So you can only imagine my delight whenever I pass by a restaurant that claims to be selling Taiwanese food. Some are obviously bucking the trend while others are really authentic. At least now, I can’t be fooled because I’ve eaten the real deal 🙂

Last weekend, after Easter mass on Sunday, my sis and I were searching for a new place to eat. We were pretty ravished since it was about 8pm+ when we reached town. We were craving for something Indian but we were at Liang Seah St so I guess that was quite a stretch. Nevertheless, we decided to walk further down the street in search of something delicious.

We didn’t have to walk far before we came across this restaurant with the prominent ?? (Lai Lai) logo. Translated to English, it means come, come. I was very much tickled by the image of a concussed cow/bull as well. I kept calling it ‘dead beef’.

Anyway as soon as I saw it was an eatery selling ???? (Taiwanese food), I knew I had to go in. It’s been a long time since I last ate Taiwan food.

Sis and I didn’t take long to figure out what to eat. The obvious choice was the beef noodles ($6.80). I wanted something different so I had the braised pork rice ($5.20). Both were really good. So good that I regret not bringing my camera to take photos. But it’s okay, I went there again this week with my colleagues and this time, I brought my camera!

Here’s a shot of the lovely beef noodles:

The broth was really good. Sis thinks it was even better than the one we had at a roadside beef noodle stall in Taiwan. Perhaps it was. I didn’t protest. The beef itself was tender to the bite. Trust me, it’s that good – we cleared the bowl well and good.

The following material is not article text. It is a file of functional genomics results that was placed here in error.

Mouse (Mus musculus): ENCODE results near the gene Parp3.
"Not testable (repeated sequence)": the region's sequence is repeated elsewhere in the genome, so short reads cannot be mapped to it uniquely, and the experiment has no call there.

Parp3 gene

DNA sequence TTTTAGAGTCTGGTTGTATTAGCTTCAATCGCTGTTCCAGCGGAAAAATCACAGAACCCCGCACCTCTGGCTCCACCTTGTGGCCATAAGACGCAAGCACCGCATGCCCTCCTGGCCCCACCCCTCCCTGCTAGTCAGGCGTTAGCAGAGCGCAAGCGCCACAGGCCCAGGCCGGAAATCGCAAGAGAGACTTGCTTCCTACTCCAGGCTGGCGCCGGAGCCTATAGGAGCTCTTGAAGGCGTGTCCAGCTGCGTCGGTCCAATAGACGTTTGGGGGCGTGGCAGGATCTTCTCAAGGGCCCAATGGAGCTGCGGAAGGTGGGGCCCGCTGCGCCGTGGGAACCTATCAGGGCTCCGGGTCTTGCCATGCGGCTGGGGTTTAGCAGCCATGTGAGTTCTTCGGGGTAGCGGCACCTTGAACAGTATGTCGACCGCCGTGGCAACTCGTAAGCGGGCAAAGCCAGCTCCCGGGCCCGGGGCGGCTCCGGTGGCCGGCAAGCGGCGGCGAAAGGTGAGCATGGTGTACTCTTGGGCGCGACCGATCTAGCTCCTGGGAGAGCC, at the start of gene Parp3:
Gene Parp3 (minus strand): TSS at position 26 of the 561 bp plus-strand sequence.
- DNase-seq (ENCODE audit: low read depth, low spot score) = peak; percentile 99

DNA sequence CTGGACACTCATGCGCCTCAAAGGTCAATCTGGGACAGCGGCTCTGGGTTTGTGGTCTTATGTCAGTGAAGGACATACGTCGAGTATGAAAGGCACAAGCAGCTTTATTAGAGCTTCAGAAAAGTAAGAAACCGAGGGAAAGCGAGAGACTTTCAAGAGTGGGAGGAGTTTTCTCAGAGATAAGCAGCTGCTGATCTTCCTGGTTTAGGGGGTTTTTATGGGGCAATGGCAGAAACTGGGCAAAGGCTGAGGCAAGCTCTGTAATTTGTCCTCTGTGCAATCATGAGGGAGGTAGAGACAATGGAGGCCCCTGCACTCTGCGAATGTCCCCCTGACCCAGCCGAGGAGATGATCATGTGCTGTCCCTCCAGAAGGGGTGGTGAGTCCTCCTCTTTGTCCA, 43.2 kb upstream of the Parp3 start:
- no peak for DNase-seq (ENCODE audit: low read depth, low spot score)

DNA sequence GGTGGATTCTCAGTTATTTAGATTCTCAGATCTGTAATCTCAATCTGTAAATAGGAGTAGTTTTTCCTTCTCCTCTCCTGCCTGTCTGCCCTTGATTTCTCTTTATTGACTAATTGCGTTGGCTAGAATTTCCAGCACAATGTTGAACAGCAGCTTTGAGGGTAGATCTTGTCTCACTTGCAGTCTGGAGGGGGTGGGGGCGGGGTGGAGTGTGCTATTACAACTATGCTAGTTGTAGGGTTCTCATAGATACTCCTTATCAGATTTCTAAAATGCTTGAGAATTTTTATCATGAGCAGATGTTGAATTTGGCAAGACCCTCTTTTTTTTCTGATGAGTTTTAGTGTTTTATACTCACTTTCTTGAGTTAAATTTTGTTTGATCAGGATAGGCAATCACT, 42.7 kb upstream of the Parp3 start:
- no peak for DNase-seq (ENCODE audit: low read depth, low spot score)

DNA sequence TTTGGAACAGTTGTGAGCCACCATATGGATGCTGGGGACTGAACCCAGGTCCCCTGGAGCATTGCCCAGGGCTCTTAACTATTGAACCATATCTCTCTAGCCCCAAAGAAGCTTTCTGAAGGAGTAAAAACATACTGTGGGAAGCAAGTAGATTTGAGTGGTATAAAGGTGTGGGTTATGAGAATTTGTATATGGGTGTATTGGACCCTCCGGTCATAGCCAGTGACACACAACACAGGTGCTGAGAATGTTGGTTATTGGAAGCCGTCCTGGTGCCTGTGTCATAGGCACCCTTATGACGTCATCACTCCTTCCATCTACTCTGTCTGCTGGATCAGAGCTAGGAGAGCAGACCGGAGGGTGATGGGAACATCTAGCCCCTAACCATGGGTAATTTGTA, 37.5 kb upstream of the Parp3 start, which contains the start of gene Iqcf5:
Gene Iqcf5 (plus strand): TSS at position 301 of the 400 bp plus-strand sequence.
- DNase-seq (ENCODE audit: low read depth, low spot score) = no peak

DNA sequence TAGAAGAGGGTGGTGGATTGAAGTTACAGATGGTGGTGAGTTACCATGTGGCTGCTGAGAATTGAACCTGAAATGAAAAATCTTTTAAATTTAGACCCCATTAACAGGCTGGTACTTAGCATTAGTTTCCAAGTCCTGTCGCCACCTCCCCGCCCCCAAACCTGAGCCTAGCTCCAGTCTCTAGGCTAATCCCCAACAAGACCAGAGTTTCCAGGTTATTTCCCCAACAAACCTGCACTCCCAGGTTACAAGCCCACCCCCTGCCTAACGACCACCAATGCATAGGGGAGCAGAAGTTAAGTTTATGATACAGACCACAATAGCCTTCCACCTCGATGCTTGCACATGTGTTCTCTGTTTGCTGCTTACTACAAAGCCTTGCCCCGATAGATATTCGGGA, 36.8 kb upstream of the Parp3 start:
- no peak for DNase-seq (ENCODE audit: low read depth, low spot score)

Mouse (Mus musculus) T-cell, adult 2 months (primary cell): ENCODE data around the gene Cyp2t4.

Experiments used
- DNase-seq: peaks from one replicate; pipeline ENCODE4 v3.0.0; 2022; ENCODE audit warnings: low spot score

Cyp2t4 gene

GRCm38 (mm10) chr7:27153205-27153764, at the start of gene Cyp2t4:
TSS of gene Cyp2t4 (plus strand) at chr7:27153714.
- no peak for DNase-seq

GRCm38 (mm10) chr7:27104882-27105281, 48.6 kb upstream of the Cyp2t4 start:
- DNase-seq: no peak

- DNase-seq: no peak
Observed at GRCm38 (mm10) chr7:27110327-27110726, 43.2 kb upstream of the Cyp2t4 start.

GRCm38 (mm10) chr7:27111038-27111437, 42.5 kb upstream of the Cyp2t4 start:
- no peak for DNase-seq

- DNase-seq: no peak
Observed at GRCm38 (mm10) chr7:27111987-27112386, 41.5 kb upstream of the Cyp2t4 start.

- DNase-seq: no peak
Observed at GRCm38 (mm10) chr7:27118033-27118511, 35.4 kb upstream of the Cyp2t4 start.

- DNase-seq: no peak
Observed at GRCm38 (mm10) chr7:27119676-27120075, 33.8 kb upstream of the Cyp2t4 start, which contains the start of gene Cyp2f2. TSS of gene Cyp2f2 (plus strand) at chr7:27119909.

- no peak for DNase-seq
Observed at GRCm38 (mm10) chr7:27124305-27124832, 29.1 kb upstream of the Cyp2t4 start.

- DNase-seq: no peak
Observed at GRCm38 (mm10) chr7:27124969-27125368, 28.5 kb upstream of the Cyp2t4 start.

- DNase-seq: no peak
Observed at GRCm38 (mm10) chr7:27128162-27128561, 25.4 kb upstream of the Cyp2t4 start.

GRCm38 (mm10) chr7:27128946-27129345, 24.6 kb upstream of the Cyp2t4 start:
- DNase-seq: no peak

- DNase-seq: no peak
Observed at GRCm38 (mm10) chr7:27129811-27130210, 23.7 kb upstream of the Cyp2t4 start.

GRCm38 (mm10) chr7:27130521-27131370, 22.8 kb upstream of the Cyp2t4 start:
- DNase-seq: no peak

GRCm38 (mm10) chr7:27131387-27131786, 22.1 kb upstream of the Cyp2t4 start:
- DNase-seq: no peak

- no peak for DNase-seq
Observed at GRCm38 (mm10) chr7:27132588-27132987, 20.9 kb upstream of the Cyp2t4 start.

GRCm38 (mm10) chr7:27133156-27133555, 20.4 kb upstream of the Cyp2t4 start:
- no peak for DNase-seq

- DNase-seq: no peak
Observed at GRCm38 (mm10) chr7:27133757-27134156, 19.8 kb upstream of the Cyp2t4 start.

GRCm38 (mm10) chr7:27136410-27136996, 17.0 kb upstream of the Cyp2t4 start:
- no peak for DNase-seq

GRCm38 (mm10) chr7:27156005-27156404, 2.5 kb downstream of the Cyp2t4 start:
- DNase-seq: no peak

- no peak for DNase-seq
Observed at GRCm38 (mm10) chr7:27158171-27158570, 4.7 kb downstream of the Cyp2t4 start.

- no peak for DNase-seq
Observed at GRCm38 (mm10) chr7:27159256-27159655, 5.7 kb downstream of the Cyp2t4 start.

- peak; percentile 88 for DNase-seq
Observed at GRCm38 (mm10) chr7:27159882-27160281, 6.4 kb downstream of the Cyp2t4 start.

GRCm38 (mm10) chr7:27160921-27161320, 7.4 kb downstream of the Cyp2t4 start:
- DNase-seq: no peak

I don’t have a photo of the braised pork rice but you should try it if you’re a fan of those fatty bits of pork. The sauce was also really yummy. I love nuts and totally appreciated it being served with the rice. Oh, one more thing – if you love chilli, you have to try the dried chilli concoction that’s placed in a small jar on every table. They mix the chillies with fried shallots that’s super crisp. Quite addictive actually. I did finish up a fair amount.

The second time I went there with my colleagues as mentioned above, I had the Taiwan vermicelli ($5.90):

You can choose the type of meat you want – fried fish fillet, pork meat balls or shredded chicken. I chose the meat balls. I really like this vermicelli. It’s kind of different from the normal mee sua we have here. Check it out:

Slightly thicker in width, this vermicelli has a better bite. Brings back lots of memories 🙂

My other colleague had two side dishes, the beef tendon, and a smoked egg.

I didn’t try them so I can’t comment! But she said it was good. The egg looks yummy too. I’m currently into hardboiled eggs with soft centres. Liquid yolk is always delicious.

Here’s how the interior looks like. You’ll get a glimpse of the ‘dead beef’. haha.

The exterior:

Can you see the logo? I like it alot, it’s quite distinctive. Love this place as well. Will be back again soon. I want to try the rest of their menu!

I still have more photos from my Taiwan trip that I haven’t posted! I will definitely be putting up more soon. A great chance to reminisce and let all of you appreciate its beauty!


Lai Lai Family Restaurant
No. 20 Liang Seah Street
Tel: 6837-1556
Open daily 11:30am to 3am

Posted on 30th Mar 2008 in beef, Noodles, Taiwan  |  4 comments